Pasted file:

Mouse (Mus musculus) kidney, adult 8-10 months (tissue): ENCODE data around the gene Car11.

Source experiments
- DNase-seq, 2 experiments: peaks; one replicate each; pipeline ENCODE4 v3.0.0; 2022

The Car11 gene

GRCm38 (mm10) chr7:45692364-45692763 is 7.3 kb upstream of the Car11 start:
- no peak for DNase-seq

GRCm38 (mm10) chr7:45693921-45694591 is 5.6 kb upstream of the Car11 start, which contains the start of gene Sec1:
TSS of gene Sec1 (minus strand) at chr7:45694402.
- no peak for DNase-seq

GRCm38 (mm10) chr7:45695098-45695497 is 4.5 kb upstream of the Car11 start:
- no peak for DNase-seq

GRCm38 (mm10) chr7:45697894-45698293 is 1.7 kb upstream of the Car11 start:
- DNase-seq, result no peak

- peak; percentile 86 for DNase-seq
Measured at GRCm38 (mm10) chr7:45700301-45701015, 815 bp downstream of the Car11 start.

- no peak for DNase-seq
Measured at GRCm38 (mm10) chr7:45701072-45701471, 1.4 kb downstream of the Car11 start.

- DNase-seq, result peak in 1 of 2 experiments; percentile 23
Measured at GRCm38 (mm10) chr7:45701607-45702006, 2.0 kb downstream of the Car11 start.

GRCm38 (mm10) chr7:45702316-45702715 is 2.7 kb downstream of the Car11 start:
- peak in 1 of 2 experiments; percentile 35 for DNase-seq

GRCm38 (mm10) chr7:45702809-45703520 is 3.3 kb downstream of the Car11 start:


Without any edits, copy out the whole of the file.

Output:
Mouse (Mus musculus) kidney, adult 8-10 months (tissue): ENCODE data around the gene Car11.

Source experiments
- DNase-seq, 2 experiments: peaks; one replicate each; pipeline ENCODE4 v3.0.0; 2022

The Car11 gene

GRCm38 (mm10) chr7:45692364-45692763 is 7.3 kb upstream of the Car11 start:
- no peak for DNase-seq

GRCm38 (mm10) chr7:45693921-45694591 is 5.6 kb upstream of the Car11 start, which contains the start of gene Sec1:
TSS of gene Sec1 (minus strand) at chr7:45694402.
- no peak for DNase-seq

GRCm38 (mm10) chr7:45695098-45695497 is 4.5 kb upstream of the Car11 start:
- no peak for DNase-seq

GRCm38 (mm10) chr7:45697894-45698293 is 1.7 kb upstream of the Car11 start:
- DNase-seq, result no peak

- peak; percentile 86 for DNase-seq
Measured at GRCm38 (mm10) chr7:45700301-45701015, 815 bp downstream of the Car11 start.

- no peak for DNase-seq
Measured at GRCm38 (mm10) chr7:45701072-45701471, 1.4 kb downstream of the Car11 start.

- DNase-seq, result peak in 1 of 2 experiments; percentile 23
Measured at GRCm38 (mm10) chr7:45701607-45702006, 2.0 kb downstream of the Car11 start.

GRCm38 (mm10) chr7:45702316-45702715 is 2.7 kb downstream of the Car11 start:
- peak in 1 of 2 experiments; percentile 35 for DNase-seq

GRCm38 (mm10) chr7:45702809-45703520 is 3.3 kb downstream of the Car11 start: